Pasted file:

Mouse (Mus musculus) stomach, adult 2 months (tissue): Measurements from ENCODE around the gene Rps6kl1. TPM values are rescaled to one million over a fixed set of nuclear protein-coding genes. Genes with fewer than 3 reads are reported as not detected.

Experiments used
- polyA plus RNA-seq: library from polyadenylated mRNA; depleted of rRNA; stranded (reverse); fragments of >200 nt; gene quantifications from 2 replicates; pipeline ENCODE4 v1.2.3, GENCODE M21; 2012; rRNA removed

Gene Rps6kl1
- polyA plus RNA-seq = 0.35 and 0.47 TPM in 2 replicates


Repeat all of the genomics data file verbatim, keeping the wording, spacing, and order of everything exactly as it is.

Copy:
Mouse (Mus musculus) stomach, adult 2 months (tissue): Measurements from ENCODE around the gene Rps6kl1. TPM values are rescaled to one million over a fixed set of nuclear protein-coding genes. Genes with fewer than 3 reads are reported as not detected.

Experiments used
- polyA plus RNA-seq: library from polyadenylated mRNA; depleted of rRNA; stranded (reverse); fragments of >200 nt; gene quantifications from 2 replicates; pipeline ENCODE4 v1.2.3, GENCODE M21; 2012; rRNA removed

Gene Rps6kl1
- polyA plus RNA-seq = 0.35 and 0.47 TPM in 2 replicates